Under LRE requirements, the IEP team must document its rationale for recommending a placement that is different from the school and classroom that the student would attend if the student did not have a disability. The documentation should also indicate why the student’s disability prevents his/her needs from being met in a less restrictive environment even with the use of supplementary aids and services. This means that prior to a recommendation to place a student with a serious behavior problem or other disabilities in a segregated placement, such as a special day class, nonpublic school or a residential placement, the IEP team should consider, provide, develop and/or implement support services such as counseling, AB3632 services[21], a one-to-one behavior aide, behavior intervention plans, functional analysis assessment and other related services.


Furthermore, Title 2 of the California Code of Regulations, § 60100 provides:


Prior to the determination that a residential placement is necessary for the pupil to receive special education and mental health services, the expanded IEP team shall consider less restrictive alternatives, such as providing a behavioral specialist and full-time behavioral aide in the classroom, home and other community environments, and/or parent training in the home and community environments. The IEP team shall document the alternatives to residential placement that were considered and the reasons why they were rejected. Such alternatives may include any combination of cooperatively developed educational and mental health services.


This section of the California Code of Regulations further emphasizes and supports LRE.  Section 60100 indicates that, prior to recommending or referring a child for placement in a residential educational program, the District may have to provide a one-to-one behavior aide outside of school hours.  Due to the nature of his/her disability, a child may need additional assistance to enable him/her to remain in a non-residential educational placement, such as having a one-on-one educational aide in the early morning (to help get the child to school), and afternoons (to help the child transition back home). 



Note: If you would like other chapters from the SERR manual or other publications, you can download them from Disability Rights California’s website at or you can request them by calling our office toll-free at (800) 776-5746


Abbreviations to Legal Cites



§, §§

Section, Sections

20 U.S.C.

Title 20 of the United States Code

34 C.F.R.

Title 34 of the Code of Federal Regulations

Cal. Ed. Code

California Education Code

5 C.C.R.

Title 5 of the California Code of Regulations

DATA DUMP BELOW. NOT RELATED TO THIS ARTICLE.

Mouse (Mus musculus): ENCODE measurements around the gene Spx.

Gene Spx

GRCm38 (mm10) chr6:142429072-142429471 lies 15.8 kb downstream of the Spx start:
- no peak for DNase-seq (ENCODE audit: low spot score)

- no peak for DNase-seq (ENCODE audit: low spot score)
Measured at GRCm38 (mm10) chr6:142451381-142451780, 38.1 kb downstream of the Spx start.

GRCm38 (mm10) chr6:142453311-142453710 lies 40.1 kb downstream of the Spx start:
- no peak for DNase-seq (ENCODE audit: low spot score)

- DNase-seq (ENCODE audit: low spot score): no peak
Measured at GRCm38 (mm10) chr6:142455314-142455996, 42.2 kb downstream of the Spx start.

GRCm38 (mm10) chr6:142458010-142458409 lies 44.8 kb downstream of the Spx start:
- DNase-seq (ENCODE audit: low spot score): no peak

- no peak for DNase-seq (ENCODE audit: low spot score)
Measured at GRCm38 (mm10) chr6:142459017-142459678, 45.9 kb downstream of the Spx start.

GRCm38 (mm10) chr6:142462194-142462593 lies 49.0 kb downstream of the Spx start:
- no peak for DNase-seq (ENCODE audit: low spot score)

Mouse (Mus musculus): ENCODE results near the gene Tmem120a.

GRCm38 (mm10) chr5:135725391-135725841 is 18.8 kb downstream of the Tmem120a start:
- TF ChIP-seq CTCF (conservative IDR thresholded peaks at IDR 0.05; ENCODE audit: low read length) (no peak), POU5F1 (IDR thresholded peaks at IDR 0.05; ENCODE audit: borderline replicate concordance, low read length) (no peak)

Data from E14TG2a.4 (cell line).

[1]   20 U.S.C. §1415(k); Cal. Ed. Code § 48900.5, 48911.5; see also general suspension rules, Cal. Ed. Code §§48900-48915.5

[2]   Cal. Ed. Code §48903

[3]   34 C.F.R. §300.530(b)

[4]   34 C.F.R. §300.530(e); see also Disability Rights California’s publication: YIKES! My Child With A Disability Is Being Considered for Expulsion!

[5]   34 C.F.R. §300.530(b)

[6]   34 C.F.R. §300.530(b)

[7]   34 C.F.R. §§ 300.530(b)(2) and (d)(4); and 300.536

[8]   20 U.S.C § 1415 (k)(1)(D); 34 C.F.R. §§ 300.530(b)(2) and (d)

[9]   34 C.F.R. § 300.530(e); see also Disability Rights California’s publication: YIKES! My Child With A Disability Is Being Considered for Expulsion!

[10]  Cal. Educ. Code § 48903

[11]  34 C.F.R. § 300.536(a)(2)

[12]  34 C.F.R. § 300.530(e); see also Disability Rights California’s publication: YIKES! My Child With A Disability Is Being Considered for Expulsion!

[13]  20 U.S.C §1401(26) and (33); 34 C.F.R. § 300.34; Cal. Ed. Code §§ 56033.5,    56520 - 56525, 56363; and 5 Cal. Code Regs. §§ 3001 (d), (e) and (f),  3052

[14]  34 C.F.R. § 300.304(b)(4); Cal. Ed. Code § 56320(f); see also: Assessment  procedures, evaluations and reevaluations 34 C.F.R. §§ 300.303 – 300.305

[15]  Cal. Ed. Code §§ 56520, 56521 and 56523

[16]  Cal. Ed. Code §§ 56520 – 56525; 5 Cal. Code Regs. §§ 3001 (d), (e) and (f),  and  3052

[17]  Cal. Ed. Code §§ 56520 – 56525; 5 Cal. Code Regs. §§ 3001 (d), (e) and (f),  and  3052

[18]  5 C.C.R. § 3052(i)(3)

[19]  5 C.C.R. § 3052(i)(1)

[20]  20 U.S.C. § 1412(a)(5)’ 34 C.F.R. § 300.114Cal. Ed. Code §56031, 56342

[21]  AB3632 regulations require the District to develop agreements with local non-education agencies, such as County Departments of Mental Health (“CMH”) to provide services such as counseling, psychotherapy or family therapy.  If a student is referred to a CMH under AB3632 and it is determined that the assessment is necessary, in most cases, CMH has 60 days to complete the assessment after receiving the parent’s written consent. Services provided under AB3632, like other related services, should be written into the IEP. More information regarding AB3632 services can be found in Chapter 9 of the Disability Rights California’s manual, Special Education Rights and Responsibilities.  Gov. Code §§ 7570, et seq.; 2 Cal. Code Regs. §§ 60000, et seq.